Bollimunta A, Chen Y, Schroeder CE, et al. Neuronal mechanisms of cortical alpha oscillations in awake-behaving macaques. J Neurosci. 2008;28(40):9976–9988.
Petermann T, Thiagarajan TC, Lebedev MA, Nicolelis MA, Chialvo DR, Plenz D. Spontaneous cortical activity in awake monkeys composed of neuronal avalanches. Proc Natl Acad Sci U S A. 2009;106(37):15921–15926.
Maier A, Aura CJ, Leopold DA. Infragranular sources of sustained local field potential responses in macaque primary visual cortex. J Neurosci. 2011;31(6):1971–1980.
Xing D, Yeh C-I, Burns S, et al. Laminar analysis of visually evoked activity in the primary visual cortex. Proc Natl Acad Sci U S A. 2012;109(34):13871–13876.
Weyand TG, Malpeli JG, Lee C, Schwark HD. Cat area 17. III. Response properties and orientation anisotropies of corticotectal cells. J Neurophysiol. 1986;56(4):1088–1101.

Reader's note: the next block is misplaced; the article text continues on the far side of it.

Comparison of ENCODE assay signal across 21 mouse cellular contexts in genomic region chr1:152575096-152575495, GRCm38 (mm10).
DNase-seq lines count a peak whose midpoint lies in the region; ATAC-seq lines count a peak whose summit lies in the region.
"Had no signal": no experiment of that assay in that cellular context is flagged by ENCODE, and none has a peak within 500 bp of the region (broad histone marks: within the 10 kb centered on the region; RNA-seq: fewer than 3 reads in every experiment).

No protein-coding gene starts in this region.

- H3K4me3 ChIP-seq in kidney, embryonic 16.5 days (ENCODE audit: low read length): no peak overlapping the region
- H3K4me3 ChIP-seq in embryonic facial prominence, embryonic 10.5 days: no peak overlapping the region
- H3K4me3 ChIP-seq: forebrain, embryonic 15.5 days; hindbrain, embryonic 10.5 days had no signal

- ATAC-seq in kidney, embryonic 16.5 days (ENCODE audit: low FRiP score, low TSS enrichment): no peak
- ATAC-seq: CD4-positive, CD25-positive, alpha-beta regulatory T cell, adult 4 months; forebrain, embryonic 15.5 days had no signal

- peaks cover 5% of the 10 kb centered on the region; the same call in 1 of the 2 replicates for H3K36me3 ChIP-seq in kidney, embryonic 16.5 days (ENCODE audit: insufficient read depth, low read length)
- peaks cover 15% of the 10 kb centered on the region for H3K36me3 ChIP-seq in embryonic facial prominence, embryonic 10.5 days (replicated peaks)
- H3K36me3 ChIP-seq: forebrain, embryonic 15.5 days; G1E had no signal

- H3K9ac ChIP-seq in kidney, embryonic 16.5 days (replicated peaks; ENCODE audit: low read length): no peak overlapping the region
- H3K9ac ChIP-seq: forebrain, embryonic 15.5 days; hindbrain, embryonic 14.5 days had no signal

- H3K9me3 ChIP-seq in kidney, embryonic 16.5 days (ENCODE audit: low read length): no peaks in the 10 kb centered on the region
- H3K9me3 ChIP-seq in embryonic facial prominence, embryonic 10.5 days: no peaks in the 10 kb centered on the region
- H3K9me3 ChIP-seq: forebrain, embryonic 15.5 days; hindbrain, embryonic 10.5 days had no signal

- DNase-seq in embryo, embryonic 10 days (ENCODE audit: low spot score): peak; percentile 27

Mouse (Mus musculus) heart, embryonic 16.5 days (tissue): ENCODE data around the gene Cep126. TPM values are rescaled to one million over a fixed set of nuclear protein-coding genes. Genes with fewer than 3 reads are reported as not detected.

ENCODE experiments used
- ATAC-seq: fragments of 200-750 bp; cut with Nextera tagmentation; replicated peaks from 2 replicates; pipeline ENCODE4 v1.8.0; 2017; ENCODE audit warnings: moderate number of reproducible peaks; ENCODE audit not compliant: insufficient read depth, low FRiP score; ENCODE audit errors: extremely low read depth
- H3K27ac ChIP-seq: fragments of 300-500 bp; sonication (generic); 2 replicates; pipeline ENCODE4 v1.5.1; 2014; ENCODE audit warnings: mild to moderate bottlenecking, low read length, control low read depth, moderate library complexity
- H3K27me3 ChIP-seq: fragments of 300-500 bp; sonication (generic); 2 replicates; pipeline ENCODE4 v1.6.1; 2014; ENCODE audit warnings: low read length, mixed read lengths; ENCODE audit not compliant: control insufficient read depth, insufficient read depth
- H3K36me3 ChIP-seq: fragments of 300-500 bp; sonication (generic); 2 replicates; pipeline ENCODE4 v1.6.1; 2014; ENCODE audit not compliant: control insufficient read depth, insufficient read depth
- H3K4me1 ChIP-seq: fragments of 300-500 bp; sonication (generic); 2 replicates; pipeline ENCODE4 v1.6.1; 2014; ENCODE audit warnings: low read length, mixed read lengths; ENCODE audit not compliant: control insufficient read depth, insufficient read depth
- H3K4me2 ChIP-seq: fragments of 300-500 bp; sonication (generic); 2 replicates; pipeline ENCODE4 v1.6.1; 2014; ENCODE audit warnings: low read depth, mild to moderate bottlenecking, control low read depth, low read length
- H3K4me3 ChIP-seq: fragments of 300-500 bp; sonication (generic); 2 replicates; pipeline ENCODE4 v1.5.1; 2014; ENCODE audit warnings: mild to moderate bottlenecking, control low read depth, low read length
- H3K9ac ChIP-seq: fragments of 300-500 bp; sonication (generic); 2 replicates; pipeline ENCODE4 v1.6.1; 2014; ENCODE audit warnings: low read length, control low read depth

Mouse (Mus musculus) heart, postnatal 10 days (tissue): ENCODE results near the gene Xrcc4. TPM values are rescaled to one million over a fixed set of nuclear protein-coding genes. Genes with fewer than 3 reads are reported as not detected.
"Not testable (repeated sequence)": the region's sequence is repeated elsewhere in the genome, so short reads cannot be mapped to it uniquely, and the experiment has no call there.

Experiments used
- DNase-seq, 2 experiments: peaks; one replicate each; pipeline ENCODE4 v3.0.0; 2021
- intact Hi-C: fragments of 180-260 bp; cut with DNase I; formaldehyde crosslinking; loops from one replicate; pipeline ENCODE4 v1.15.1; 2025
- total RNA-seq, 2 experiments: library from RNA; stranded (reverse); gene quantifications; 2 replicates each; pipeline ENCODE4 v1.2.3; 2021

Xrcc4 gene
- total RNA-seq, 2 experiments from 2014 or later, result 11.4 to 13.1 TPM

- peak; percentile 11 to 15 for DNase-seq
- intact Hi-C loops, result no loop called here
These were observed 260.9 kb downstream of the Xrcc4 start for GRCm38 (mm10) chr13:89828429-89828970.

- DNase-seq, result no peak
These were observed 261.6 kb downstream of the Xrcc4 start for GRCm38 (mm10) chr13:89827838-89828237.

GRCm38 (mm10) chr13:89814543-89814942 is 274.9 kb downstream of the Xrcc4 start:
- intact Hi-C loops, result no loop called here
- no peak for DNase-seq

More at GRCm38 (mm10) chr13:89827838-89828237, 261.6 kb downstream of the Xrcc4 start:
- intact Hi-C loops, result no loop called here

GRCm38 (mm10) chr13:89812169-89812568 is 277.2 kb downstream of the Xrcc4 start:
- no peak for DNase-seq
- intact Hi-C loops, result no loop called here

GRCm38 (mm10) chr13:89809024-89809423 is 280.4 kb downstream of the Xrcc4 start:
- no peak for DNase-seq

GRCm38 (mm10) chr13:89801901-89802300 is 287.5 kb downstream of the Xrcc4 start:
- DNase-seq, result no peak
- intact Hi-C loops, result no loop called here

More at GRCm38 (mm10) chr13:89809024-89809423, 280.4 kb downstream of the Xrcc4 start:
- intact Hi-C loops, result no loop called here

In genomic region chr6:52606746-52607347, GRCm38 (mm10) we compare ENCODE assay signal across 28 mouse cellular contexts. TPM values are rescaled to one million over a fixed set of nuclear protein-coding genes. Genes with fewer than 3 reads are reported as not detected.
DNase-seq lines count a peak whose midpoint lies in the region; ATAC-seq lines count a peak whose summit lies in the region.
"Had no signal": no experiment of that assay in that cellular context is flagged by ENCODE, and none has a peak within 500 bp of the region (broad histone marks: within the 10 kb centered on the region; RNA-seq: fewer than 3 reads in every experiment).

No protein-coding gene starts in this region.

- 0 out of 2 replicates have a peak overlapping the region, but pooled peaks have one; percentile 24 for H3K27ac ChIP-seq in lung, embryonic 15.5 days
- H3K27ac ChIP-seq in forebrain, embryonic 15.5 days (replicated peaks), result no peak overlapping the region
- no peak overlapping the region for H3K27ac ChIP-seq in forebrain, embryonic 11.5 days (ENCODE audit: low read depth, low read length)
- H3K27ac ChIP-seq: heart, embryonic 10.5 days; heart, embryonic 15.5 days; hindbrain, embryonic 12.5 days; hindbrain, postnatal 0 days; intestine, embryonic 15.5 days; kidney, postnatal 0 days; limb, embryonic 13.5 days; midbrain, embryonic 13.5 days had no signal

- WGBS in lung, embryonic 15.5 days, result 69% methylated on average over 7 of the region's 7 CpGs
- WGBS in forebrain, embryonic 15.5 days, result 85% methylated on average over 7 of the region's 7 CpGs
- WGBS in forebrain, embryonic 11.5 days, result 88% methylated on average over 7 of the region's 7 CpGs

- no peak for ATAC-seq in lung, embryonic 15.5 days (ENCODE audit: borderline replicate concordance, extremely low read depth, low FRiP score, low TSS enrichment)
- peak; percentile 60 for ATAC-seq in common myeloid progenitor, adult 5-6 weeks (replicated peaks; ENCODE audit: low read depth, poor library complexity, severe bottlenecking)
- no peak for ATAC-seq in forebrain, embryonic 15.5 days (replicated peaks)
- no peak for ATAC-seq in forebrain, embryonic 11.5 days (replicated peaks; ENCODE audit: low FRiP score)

Schwark HD, Malpeli JG, Weyand TG, Lee C. Cat area 17. II. Response properties of infragranular layer neurons in the absence of supragranular layer activity. J Neurophysiol. 1986;56(4):1074–1087.
Bauer R, Dow DB, Snyder AZ, Vautin R. Orientation shift between upper and lower layers in monkey visual cortex. Exp Brain Res. 1983;50(1):133–145.
Bauer R, Dow DB, Vautin RG. Laminar distribution of preferred orientations in foveal striate cortex of the monkey. Exp Brain Res. 1980;41(1):54–60.
Bauer R, Dow BM. Complementary global maps for orientation coding in upper and lower layers of the monkey’s foveal striate cortex. Exp Brain Res. 1989;76(3):503–509.
Murphy PC, Murphy, Sillito AM. Continuity of orientation columns between superficial and deep laminae of the cat primary visual cortex. J Physiol. 1986;381(1):95–110.
This work is published and licensed by Dove Medical Press Limited. The full terms of this license are available at https://www.dovepress.com/terms.php and incorporate the Creative Commons Attribution - Non Commercial (unported, v3.0) License. By accessing the work you hereby accept the Terms. Non-commercial uses of the work are permitted without any further permission from Dove Medical Press Limited, provided the work is properly attributed. For permission for commercial use of this work, please see paragraphs 4.2 and 5 of our Terms.Download Article [PDF]